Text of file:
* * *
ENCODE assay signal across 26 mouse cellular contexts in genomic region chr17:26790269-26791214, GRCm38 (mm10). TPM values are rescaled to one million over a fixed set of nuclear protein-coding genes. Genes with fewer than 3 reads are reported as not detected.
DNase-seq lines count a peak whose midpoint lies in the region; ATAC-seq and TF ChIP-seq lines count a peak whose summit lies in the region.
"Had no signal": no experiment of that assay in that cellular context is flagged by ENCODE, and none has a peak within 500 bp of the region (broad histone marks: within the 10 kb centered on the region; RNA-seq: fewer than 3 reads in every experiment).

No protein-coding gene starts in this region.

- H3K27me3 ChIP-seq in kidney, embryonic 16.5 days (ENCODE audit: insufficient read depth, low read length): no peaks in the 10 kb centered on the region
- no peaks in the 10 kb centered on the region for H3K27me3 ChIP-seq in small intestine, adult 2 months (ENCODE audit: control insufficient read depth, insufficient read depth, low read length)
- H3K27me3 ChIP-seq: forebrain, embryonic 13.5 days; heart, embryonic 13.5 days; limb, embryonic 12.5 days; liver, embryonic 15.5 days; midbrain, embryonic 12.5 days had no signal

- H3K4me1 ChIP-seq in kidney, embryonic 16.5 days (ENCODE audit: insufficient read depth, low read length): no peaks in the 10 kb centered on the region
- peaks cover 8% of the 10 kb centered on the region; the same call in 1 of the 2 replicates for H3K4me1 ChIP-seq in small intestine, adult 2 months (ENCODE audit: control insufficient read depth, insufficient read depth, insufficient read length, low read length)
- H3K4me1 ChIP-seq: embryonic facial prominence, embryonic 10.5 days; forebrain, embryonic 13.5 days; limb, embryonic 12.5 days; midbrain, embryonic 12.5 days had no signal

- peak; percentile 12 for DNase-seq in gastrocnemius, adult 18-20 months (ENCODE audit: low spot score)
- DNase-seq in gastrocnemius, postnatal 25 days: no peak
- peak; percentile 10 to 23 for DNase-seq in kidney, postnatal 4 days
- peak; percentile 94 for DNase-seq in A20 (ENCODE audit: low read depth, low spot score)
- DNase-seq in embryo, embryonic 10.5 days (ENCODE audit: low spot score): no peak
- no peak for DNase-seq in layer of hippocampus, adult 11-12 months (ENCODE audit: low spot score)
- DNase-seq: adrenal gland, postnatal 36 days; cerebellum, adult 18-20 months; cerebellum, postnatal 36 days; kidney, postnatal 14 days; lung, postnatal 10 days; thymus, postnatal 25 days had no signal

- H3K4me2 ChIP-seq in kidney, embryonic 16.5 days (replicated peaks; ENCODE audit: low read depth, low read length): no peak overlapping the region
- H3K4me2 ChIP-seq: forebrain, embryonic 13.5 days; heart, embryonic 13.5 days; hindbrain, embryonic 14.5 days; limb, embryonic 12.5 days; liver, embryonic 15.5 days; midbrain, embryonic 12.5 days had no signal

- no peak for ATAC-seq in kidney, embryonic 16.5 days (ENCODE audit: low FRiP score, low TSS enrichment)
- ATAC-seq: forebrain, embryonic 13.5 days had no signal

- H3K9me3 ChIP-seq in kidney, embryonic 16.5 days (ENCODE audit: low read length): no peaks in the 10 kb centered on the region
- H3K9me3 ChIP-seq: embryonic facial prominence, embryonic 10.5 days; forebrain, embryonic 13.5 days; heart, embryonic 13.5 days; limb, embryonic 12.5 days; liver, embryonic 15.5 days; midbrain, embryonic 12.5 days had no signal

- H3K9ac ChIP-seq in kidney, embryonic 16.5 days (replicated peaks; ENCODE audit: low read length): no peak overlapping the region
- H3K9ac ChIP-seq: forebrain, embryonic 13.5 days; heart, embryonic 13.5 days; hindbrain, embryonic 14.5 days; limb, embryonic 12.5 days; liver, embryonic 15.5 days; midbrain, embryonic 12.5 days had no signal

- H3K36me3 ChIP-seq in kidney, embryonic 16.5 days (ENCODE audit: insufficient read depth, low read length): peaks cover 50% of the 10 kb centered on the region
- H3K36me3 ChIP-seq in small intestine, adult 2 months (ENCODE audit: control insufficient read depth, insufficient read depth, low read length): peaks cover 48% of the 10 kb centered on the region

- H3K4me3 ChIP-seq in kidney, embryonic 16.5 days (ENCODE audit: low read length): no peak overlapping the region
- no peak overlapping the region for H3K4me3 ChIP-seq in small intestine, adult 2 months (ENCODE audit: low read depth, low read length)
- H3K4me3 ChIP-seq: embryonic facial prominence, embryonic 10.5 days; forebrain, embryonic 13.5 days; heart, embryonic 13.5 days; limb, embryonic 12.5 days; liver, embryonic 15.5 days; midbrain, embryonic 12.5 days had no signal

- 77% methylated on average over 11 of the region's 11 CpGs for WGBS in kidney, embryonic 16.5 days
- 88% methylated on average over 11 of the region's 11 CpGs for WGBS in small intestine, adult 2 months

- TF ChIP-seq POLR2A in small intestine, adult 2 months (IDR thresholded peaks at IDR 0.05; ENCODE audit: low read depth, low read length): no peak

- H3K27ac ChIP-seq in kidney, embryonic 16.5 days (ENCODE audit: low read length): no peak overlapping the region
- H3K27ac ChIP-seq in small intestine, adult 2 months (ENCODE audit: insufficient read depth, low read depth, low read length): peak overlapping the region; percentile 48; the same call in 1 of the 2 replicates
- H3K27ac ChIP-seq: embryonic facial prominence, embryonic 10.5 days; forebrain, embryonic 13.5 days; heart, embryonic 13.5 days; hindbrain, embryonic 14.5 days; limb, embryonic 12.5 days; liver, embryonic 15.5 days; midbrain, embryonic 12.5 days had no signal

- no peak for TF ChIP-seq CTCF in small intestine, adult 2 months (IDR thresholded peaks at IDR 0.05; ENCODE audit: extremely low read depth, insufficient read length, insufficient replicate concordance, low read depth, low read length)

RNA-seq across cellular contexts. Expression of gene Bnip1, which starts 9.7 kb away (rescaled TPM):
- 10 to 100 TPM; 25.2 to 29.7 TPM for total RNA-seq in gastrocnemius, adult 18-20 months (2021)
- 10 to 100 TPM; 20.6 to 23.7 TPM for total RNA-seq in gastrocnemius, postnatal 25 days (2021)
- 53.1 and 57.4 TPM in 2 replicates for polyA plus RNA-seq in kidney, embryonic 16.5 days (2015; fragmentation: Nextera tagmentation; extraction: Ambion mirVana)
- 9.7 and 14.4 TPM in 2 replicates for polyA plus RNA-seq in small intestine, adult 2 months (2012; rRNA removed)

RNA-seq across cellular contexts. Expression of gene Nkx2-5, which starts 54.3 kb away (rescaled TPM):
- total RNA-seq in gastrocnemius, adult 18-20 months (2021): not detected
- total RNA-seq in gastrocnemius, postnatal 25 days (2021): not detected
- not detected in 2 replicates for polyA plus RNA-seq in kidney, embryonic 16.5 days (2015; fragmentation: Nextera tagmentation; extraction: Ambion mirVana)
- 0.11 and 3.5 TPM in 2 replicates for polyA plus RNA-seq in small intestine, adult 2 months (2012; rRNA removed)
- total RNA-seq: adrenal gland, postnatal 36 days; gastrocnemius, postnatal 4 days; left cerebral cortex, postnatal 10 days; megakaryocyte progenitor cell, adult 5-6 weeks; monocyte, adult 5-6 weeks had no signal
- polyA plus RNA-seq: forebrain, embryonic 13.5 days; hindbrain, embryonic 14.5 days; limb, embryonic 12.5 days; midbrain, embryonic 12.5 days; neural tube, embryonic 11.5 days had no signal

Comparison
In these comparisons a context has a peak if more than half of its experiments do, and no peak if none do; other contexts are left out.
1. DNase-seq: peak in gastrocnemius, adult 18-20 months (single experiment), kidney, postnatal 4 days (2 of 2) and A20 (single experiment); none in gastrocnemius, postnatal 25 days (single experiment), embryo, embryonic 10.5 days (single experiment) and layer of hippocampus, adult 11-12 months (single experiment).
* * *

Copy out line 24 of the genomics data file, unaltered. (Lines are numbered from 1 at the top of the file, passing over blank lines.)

- H3K9ac ChIP-seq in kidney, embryonic 16.5 days (replicated peaks; ENCODE audit: low read length): no peak overlapping the region